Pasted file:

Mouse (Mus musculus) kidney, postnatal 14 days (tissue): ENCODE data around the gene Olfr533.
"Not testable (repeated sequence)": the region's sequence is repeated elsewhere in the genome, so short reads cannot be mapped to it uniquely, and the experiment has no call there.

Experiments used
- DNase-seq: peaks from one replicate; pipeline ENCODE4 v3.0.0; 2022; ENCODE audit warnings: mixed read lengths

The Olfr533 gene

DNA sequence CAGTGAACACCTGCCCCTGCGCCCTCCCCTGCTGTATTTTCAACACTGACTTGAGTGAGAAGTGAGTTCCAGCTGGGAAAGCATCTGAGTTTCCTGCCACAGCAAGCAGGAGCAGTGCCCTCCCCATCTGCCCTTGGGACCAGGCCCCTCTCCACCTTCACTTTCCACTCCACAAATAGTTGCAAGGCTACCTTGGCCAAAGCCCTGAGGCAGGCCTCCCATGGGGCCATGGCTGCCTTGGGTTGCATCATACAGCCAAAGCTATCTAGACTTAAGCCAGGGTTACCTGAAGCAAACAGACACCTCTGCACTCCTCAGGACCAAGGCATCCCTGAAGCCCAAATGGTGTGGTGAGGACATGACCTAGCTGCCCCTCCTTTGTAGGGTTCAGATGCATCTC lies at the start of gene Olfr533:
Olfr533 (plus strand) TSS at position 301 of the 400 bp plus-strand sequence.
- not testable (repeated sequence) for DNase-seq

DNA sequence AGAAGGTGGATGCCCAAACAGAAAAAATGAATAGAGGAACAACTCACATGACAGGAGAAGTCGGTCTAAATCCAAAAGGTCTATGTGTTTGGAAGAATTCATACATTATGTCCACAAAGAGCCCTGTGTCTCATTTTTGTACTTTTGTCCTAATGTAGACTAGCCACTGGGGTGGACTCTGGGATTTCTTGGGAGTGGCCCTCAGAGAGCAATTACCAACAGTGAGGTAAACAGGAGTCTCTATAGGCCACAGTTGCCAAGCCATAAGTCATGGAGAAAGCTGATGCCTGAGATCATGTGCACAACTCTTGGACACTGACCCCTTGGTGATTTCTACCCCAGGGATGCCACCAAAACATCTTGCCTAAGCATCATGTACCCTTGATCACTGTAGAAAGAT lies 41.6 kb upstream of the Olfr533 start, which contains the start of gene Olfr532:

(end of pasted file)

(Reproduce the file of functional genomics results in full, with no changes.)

Mouse (Mus musculus) kidney, postnatal 14 days (tissue): ENCODE data around the gene Olfr533.
"Not testable (repeated sequence)": the region's sequence is repeated elsewhere in the genome, so short reads cannot be mapped to it uniquely, and the experiment has no call there.

Experiments used
- DNase-seq: peaks from one replicate; pipeline ENCODE4 v3.0.0; 2022; ENCODE audit warnings: mixed read lengths

The Olfr533 gene

DNA sequence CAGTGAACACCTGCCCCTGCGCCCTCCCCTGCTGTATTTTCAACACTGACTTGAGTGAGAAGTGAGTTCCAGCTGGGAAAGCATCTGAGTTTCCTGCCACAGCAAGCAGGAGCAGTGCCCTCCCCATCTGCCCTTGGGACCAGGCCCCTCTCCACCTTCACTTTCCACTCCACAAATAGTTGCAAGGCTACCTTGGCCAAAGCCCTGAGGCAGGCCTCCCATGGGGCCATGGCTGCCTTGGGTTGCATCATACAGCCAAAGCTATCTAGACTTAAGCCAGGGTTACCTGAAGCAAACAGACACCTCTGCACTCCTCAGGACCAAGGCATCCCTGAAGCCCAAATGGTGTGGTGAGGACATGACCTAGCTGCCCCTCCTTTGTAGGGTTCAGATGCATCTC lies at the start of gene Olfr533:
Olfr533 (plus strand) TSS at position 301 of the 400 bp plus-strand sequence.
- not testable (repeated sequence) for DNase-seq

DNA sequence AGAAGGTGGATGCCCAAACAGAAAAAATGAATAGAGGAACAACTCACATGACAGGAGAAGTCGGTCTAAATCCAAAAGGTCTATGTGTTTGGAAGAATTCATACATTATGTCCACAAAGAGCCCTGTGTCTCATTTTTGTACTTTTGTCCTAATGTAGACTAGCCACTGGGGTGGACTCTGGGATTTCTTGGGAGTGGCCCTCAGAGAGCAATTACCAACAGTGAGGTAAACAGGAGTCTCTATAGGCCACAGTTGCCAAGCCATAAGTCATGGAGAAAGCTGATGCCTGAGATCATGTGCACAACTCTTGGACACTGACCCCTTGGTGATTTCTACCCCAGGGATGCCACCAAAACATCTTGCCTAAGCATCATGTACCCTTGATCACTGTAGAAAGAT lies 41.6 kb upstream of the Olfr533 start, which contains the start of gene Olfr532: